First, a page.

0
$\begingroup$

I have three sets of data which are collected in Jan, Feb and Mar respectively. I would like to make a box plot to show the monthly variations. As the data volume is large, I classified the data into different classes (from 0 to 10) first rather than using BoxWhiskerChart directly. The first column in the following table is the value and 2nd to 4th column are the number of counts from 0 to 1, 1 to 2, 2 to 3, etc.

Based on these table, is it possible to make a box plot for each month in Mathematica? or I still need to use BoxWhiskerChart with the unclassified dataset?

Many thanks in advance.

{{"", "Jan", "Feb", "Mar"}, {0, 0., 1.1, 6.7}, {1, 20., 80.8,813.}, {2, 846.1, 8833.1, 4681.2}, {3, 5131.5, 15486.1,12068.1}, {4, 229821., 89304.5, 48368.2}, {5, 8784.6, 8846.7,187924.}, {6, 515., 8799.1, 46853.9}, {7, 137.8, 154.8, 4874.1}, {8,0., 666.7, 974.5}, {9, 0., 70.9, 897.9}, {10, 0., 880., 79.1}}

enter image description here

$\endgroup$
  • 3
    $\begingroup$ The documentation for BoxWhiskerChart describes how to create a single chart with multiple datasets. How did that not work for you? If as you say you have lots of data, then boxplots are not as informative as nonparametric density estimates (SmoothKernelDistribution) or even histograms. (And if the 2nd to 4th columns are counts, why are not all of those values integers?) $\endgroup$ – JimB Feb 13 at 14:06
  • $\begingroup$ The data is about number of rain drop. The sampling was integer at first but then converted to density per volume per unit length, so became real numbers. $\endgroup$ – wkong Feb 14 at 1:49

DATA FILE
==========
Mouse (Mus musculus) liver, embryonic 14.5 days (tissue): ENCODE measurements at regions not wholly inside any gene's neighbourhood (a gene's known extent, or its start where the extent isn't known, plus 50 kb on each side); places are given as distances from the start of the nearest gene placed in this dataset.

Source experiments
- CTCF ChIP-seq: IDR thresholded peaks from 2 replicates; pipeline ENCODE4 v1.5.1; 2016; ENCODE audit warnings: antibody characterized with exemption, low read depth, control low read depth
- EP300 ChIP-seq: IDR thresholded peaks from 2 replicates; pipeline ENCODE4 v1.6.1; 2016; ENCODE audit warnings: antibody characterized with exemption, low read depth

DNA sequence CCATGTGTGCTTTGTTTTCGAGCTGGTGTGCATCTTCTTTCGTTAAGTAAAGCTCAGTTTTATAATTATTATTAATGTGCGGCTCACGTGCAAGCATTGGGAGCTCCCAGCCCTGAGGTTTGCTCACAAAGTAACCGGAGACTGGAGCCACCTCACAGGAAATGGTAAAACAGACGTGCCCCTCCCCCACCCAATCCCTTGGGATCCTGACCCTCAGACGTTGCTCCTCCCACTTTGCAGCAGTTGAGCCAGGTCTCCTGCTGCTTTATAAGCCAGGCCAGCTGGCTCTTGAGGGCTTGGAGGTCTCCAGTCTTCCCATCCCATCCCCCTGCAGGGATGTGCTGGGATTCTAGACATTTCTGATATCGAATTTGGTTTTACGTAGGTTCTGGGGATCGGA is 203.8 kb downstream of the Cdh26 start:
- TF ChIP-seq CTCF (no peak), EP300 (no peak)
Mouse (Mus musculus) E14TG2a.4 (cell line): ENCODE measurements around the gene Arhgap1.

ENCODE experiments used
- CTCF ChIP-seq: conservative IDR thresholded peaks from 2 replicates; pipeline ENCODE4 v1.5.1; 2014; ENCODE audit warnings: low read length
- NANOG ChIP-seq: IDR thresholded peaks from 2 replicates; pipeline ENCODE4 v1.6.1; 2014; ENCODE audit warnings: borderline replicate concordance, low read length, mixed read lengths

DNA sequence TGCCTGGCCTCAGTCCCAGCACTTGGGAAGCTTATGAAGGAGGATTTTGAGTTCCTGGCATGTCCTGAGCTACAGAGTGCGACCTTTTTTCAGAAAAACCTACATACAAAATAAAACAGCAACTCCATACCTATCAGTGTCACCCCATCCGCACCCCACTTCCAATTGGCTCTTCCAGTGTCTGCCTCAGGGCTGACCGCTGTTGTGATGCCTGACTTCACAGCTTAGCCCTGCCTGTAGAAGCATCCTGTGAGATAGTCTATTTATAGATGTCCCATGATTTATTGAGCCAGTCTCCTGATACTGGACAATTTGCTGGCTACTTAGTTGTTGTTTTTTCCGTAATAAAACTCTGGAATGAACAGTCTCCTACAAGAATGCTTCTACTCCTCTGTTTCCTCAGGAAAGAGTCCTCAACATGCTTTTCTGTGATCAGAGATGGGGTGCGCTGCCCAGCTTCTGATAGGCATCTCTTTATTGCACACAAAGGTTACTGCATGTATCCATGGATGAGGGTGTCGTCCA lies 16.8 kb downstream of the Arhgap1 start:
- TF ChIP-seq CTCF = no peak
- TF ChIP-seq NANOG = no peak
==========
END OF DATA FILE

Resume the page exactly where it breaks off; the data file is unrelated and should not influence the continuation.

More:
1
$\begingroup$

As JimB suggested, using BoxWhiskerChart or Histogram on original data (or on a random sample of it) is the better approach.

If you have to use the summary table to create a BoxWhiskerChart you can

  1. construct WeightedData objects using the frequencies and bin values,
  2. create distributions using SmoothKernelDistribution on the weighted data objects,
  3. create a new sample with large enough sample size from each distribution created above,
  4. use BoxWhiskerChart or DistributionChart with the constructed data set.

table = {{"", "Jan", "Feb", "Mar"}, {0, 0., 1.1, 6.7}, {1, 20., 80.8, 813.},
 {2, 846.1, 8833.1, 4681.2}, {3, 5131.5, 15486.1, 12068.1}, {4, 229821., 89304.5, 48368.2}, 
 {5, 8784.6, 8846.7, 187924.}, {6, 515., 8799.1, 46853.9}, {7, 137.8, 154.8, 4874.1}, 
 {8, 0., 666.7, 974.5}, {9, 0., 70.9, 897.9}, {10, 0., 880., 79.1}};

labels = Rest@table[[1]];
data = Rest@table;
values = data[[All, 1]];
weights = Transpose[data[[All, 2 ;;]]];
weighteddata = WeightedData[values, #] & /@ weights;
data2 = RandomVariate[SmoothKernelDistribution[#], 500] & /@ weighteddata; 

BoxWhiskerChart[data2, ChartStyle -> 97, ChartLabels -> labels]

enter image description here

DistributionChart[data2, ChartElementFunction -> "BoxWhisker", ChartLabels -> labels]

enter image description here

DistributionChart[weighteddata, ChartElementFunction -> "Density", ChartLabels -> labels] 

enter image description here

$\endgroup$

Your Answer

By clicking “Post Your Answer”, you agree to our terms of service, privacy policy and cookie policy

Not the answer you're looking for? Browse other questions tagged or ask your own question.